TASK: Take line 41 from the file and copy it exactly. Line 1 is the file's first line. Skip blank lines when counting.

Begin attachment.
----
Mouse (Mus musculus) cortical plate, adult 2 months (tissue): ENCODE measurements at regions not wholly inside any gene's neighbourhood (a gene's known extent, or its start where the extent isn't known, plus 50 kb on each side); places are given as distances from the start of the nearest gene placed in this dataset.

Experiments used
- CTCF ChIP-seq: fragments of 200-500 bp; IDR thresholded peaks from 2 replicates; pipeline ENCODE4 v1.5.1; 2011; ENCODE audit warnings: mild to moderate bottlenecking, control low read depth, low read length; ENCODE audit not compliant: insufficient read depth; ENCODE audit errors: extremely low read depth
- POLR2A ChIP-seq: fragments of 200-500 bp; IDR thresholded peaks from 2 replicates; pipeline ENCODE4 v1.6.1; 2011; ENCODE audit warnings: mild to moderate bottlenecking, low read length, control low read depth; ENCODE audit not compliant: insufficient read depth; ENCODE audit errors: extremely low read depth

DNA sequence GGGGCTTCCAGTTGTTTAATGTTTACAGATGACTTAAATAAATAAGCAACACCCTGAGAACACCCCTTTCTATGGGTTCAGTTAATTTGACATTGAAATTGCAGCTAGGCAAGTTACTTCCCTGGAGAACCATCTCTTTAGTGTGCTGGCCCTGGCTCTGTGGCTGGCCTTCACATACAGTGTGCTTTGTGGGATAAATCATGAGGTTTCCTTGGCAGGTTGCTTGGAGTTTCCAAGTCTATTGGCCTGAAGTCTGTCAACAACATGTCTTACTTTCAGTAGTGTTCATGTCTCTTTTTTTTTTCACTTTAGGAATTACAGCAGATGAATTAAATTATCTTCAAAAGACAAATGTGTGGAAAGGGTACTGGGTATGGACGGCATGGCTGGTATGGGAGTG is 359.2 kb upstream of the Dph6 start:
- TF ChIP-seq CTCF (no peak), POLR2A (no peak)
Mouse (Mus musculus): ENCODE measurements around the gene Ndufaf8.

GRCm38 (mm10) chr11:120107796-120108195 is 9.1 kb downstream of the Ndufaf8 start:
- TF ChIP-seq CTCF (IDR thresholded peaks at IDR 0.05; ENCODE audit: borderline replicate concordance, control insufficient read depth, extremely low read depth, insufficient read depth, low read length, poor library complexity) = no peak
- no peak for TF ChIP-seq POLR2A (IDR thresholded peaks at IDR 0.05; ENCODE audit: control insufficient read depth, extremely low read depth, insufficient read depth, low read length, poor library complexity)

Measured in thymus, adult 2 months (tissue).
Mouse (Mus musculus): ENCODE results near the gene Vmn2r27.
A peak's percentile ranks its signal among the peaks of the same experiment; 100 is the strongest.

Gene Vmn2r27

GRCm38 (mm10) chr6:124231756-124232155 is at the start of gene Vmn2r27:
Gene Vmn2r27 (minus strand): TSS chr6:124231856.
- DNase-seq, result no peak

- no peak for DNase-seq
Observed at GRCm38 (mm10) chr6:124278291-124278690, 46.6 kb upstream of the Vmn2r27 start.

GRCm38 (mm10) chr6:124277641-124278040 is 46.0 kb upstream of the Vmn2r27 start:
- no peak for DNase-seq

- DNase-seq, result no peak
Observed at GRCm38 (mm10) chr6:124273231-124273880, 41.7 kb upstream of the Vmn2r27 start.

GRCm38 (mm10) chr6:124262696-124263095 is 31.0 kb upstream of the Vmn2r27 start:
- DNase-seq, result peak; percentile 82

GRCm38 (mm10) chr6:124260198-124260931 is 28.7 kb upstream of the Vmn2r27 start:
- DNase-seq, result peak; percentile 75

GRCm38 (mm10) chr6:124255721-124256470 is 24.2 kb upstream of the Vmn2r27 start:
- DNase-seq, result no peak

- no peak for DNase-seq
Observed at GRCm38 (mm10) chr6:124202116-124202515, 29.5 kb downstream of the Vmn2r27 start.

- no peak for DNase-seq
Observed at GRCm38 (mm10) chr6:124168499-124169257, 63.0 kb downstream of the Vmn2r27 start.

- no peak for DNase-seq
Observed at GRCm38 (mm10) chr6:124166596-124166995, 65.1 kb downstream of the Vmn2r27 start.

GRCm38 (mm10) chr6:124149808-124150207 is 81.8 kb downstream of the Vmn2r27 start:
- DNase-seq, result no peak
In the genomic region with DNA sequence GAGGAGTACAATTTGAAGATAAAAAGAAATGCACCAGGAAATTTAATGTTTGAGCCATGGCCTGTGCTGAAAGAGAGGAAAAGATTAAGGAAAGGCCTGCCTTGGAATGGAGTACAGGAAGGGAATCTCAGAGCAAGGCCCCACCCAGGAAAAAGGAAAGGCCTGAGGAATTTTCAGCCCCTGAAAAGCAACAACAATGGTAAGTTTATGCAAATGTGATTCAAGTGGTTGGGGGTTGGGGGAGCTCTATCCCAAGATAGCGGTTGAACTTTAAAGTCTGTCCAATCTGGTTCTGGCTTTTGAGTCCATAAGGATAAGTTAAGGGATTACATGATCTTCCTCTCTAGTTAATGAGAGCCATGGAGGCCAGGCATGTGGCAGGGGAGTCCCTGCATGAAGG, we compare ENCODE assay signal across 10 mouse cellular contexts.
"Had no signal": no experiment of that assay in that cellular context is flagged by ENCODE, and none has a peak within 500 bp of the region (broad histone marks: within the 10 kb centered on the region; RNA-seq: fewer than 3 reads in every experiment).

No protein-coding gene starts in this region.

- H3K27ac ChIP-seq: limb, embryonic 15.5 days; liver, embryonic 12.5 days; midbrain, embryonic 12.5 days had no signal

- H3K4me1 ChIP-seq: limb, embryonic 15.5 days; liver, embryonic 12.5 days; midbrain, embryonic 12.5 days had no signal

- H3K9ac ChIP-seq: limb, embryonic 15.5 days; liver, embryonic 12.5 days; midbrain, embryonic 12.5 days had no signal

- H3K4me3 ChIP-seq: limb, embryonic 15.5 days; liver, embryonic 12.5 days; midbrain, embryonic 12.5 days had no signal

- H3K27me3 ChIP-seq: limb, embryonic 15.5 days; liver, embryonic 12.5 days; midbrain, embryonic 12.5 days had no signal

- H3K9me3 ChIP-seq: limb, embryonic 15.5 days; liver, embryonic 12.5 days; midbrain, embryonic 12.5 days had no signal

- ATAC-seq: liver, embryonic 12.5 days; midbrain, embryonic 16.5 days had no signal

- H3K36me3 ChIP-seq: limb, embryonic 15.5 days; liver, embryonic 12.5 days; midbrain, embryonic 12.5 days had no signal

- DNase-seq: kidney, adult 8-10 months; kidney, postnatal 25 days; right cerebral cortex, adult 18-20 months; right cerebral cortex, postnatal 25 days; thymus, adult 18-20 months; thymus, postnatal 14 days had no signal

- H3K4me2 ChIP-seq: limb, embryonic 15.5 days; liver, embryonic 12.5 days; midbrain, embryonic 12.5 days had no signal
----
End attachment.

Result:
- H3K27ac ChIP-seq: limb, embryonic 15.5 days; liver, embryonic 12.5 days; midbrain, embryonic 12.5 days had no signal